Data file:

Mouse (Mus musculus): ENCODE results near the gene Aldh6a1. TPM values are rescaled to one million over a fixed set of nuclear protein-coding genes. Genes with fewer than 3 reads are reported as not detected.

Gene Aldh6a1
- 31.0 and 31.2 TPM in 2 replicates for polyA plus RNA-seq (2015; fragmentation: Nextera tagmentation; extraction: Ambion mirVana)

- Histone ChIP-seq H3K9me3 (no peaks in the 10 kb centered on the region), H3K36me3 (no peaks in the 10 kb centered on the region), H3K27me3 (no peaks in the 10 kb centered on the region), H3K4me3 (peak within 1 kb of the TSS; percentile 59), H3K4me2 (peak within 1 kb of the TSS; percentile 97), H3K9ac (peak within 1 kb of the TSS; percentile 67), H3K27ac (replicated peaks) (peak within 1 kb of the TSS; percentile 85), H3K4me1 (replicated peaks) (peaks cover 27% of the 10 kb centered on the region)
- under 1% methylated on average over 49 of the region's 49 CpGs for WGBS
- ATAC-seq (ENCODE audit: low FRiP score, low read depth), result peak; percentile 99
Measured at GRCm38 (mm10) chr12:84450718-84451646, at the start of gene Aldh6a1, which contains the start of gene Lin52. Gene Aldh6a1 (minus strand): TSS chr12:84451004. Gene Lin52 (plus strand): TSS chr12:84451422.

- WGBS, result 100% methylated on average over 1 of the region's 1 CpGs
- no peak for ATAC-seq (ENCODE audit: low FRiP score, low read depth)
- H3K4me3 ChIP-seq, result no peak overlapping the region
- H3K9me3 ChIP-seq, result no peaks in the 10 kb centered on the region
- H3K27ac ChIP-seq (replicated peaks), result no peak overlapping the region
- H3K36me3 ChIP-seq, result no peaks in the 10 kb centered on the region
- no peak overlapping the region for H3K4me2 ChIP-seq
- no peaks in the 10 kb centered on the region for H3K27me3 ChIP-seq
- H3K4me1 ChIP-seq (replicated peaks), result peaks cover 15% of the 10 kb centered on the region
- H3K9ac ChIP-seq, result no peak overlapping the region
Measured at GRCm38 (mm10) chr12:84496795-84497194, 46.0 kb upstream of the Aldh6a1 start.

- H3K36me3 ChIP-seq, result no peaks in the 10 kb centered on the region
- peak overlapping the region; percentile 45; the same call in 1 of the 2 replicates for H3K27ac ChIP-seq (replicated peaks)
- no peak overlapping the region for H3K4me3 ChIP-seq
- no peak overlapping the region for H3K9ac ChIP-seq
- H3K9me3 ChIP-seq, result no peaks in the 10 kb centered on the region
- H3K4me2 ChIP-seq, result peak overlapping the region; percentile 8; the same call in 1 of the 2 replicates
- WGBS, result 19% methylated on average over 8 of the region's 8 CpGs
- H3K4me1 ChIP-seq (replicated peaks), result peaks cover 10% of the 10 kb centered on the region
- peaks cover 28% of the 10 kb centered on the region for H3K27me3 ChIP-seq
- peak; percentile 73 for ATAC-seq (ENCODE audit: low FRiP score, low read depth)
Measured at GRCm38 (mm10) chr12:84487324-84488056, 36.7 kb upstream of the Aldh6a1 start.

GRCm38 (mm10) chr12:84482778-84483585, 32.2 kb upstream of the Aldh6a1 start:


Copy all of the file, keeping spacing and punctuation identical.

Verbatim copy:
Mouse (Mus musculus): ENCODE results near the gene Aldh6a1. TPM values are rescaled to one million over a fixed set of nuclear protein-coding genes. Genes with fewer than 3 reads are reported as not detected.

Gene Aldh6a1
- 31.0 and 31.2 TPM in 2 replicates for polyA plus RNA-seq (2015; fragmentation: Nextera tagmentation; extraction: Ambion mirVana)

- Histone ChIP-seq H3K9me3 (no peaks in the 10 kb centered on the region), H3K36me3 (no peaks in the 10 kb centered on the region), H3K27me3 (no peaks in the 10 kb centered on the region), H3K4me3 (peak within 1 kb of the TSS; percentile 59), H3K4me2 (peak within 1 kb of the TSS; percentile 97), H3K9ac (peak within 1 kb of the TSS; percentile 67), H3K27ac (replicated peaks) (peak within 1 kb of the TSS; percentile 85), H3K4me1 (replicated peaks) (peaks cover 27% of the 10 kb centered on the region)
- under 1% methylated on average over 49 of the region's 49 CpGs for WGBS
- ATAC-seq (ENCODE audit: low FRiP score, low read depth), result peak; percentile 99
Measured at GRCm38 (mm10) chr12:84450718-84451646, at the start of gene Aldh6a1, which contains the start of gene Lin52. Gene Aldh6a1 (minus strand): TSS chr12:84451004. Gene Lin52 (plus strand): TSS chr12:84451422.

- WGBS, result 100% methylated on average over 1 of the region's 1 CpGs
- no peak for ATAC-seq (ENCODE audit: low FRiP score, low read depth)
- H3K4me3 ChIP-seq, result no peak overlapping the region
- H3K9me3 ChIP-seq, result no peaks in the 10 kb centered on the region
- H3K27ac ChIP-seq (replicated peaks), result no peak overlapping the region
- H3K36me3 ChIP-seq, result no peaks in the 10 kb centered on the region
- no peak overlapping the region for H3K4me2 ChIP-seq
- no peaks in the 10 kb centered on the region for H3K27me3 ChIP-seq
- H3K4me1 ChIP-seq (replicated peaks), result peaks cover 15% of the 10 kb centered on the region
- H3K9ac ChIP-seq, result no peak overlapping the region
Measured at GRCm38 (mm10) chr12:84496795-84497194, 46.0 kb upstream of the Aldh6a1 start.

- H3K36me3 ChIP-seq, result no peaks in the 10 kb centered on the region
- peak overlapping the region; percentile 45; the same call in 1 of the 2 replicates for H3K27ac ChIP-seq (replicated peaks)
- no peak overlapping the region for H3K4me3 ChIP-seq
- no peak overlapping the region for H3K9ac ChIP-seq
- H3K9me3 ChIP-seq, result no peaks in the 10 kb centered on the region
- H3K4me2 ChIP-seq, result peak overlapping the region; percentile 8; the same call in 1 of the 2 replicates
- WGBS, result 19% methylated on average over 8 of the region's 8 CpGs
- H3K4me1 ChIP-seq (replicated peaks), result peaks cover 10% of the 10 kb centered on the region
- peaks cover 28% of the 10 kb centered on the region for H3K27me3 ChIP-seq
- peak; percentile 73 for ATAC-seq (ENCODE audit: low FRiP score, low read depth)
Measured at GRCm38 (mm10) chr12:84487324-84488056, 36.7 kb upstream of the Aldh6a1 start.

GRCm38 (mm10) chr12:84482778-84483585, 32.2 kb upstream of the Aldh6a1 start: